Report sightings from Kibana to MISP

Introduction A problem we all face when using threat intelligence data is getting rid of false positives in our data feeds. On the other hand, reporting of true positives is equally important as it allows to increase the level of trust in an indicator. This post describes how you can report false and true positives [...]

Working from home: tell staff about phishing & data leakage [template e-mails included]

Source: It comes as no surprize to us, as security professionals, that hackers have been exploiting the COVID-19 situation in a series of Corona-themed scams - take this recent message from Interpol, for example. With the progressive (or not) implementation of lock down-like restrictions across the world, companies are turning to remote working to [...]

Windows Hardening in the cloud with Azure Automation

In a previous blogpost, we discussed the OS hardening baselines for Windows Server 2016 written in PowerShell DSC, which we made publicly available on the NVISO GitHub page. Using this, you can define your own hardening baseline to use within your own environment. Once a baseline is defined, we want to apply it to the [...]

Windows Server Hardening with PowerShell DSC

Operating system hardening is the process of improving the security of a default OS installation to minimize the attack surface that can be exploited by an attacker. But doing this manually on each system that is deployed on-premise or in the cloud is a cumbersome task. It can lead to inconsistent security configurations because of [...]

Evidence of VBA Purging Found in Malicious Documents

TL;DR We have found malicious Office documents containing VBA source code only, and no compiled code. Documents like these are more likely to evade anti-virus detection due to a technique we dubbed "VBA Purging". VBA Purging techniqueMalicious MS Office documents leveraging VBA, have their VBA code stored inside streams of Compound File Binary Format files. [...]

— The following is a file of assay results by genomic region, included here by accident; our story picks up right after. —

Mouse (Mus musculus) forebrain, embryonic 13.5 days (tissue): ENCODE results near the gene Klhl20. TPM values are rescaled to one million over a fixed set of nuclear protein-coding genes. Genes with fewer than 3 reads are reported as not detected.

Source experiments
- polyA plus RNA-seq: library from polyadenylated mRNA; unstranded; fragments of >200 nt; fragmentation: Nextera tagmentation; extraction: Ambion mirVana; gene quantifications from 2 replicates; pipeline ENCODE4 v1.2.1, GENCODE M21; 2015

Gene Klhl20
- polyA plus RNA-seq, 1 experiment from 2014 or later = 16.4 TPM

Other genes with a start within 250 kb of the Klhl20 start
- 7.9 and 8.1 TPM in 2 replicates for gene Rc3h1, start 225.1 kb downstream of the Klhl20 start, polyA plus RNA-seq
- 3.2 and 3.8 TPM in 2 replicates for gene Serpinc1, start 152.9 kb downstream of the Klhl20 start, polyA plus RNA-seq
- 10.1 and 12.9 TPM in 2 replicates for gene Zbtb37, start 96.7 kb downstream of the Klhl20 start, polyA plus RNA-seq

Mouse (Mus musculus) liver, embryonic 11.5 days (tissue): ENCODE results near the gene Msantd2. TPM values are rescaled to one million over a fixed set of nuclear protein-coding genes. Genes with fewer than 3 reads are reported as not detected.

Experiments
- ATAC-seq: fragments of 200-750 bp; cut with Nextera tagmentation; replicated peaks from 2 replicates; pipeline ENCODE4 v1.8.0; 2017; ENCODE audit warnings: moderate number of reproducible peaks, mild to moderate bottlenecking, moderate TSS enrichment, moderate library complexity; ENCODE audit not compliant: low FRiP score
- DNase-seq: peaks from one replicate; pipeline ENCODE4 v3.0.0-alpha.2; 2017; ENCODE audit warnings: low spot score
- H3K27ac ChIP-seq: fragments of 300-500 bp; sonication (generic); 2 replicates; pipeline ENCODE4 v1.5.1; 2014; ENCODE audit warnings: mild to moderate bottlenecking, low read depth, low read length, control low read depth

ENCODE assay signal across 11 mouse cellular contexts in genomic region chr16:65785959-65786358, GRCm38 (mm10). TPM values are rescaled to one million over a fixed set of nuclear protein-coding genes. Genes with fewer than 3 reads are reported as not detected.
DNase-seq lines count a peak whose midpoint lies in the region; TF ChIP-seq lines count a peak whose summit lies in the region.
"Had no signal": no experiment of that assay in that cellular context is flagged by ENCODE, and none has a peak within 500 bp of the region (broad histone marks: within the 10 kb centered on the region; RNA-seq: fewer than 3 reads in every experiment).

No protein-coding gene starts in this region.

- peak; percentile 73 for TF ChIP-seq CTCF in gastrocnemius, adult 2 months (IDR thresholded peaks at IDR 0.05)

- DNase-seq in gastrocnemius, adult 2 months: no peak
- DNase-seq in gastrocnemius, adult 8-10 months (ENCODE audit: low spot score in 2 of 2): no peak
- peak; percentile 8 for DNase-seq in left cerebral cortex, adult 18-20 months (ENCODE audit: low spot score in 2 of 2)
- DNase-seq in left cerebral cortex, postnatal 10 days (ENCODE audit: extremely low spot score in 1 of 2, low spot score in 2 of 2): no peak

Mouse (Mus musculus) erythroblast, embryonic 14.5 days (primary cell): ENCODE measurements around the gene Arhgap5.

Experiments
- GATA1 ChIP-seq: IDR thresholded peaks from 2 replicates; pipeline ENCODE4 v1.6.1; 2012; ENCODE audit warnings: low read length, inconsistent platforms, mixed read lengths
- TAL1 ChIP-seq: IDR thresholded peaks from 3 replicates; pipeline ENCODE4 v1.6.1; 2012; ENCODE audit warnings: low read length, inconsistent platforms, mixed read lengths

IoT hacking field notes #1: Intro to glitching attacks

TL;DR: First in a new series of short, IoT-related posts, this tells the story of a simple glitching attack we used to get a bootloader shell and ultimately root a device. IoT field notes is a new series of short stories about interesting (hopefully πŸ™‚ ) observations, vulnerabilities and techniques, inspired directly from the IoT [...]

My journey reaching #1 on Hack The Box Belgium – 10 tips, tricks and lessons learned.

Ranked #1 on HackTheBox Belgium Not so long ago, I achieved a milestone in my penetration testing career.: reaching rank 1 on HackTheBox. For those of you that don't know what Hack The Box (HTB) is: Hack The Box is an online platform allowing you to test your penetration testing skills and exchange ideas and [...]

The return of the spoof part 2: Command line spoofing

A few days ago I wrote a blog post about the evolving landscape of threat detection and how attackers need to adapt their techniques. In the previous post, I talked about one of the deception techniques that attackers are now using, called parent process ID spoofing. In this blog post, I'll talk about another deception [...]

The return of the spoof part 1: Parent process ID spoofing

Years ago (as early as 2009), my colleague Didier Stevens wrote a blog post about parent process ID spoofing. Back then, most companies were not as secure as they are now, therefore, most attackers got away with 'basic' exploitation, not having the need to do much obfuscation or deception. Thankfully, the security posture of the [...]

What’s in a name? Thoughts on Red Team nomenclature

In my previous post, I promised to expand on the distinction between adversary emulation, adversary simulation, red teaming, and purple teaming, or at least how I tried to distinguish these terms in a way that made sense to me Emulation and simulation; I've heard both terms used interchangeably to refer to the same type of [...]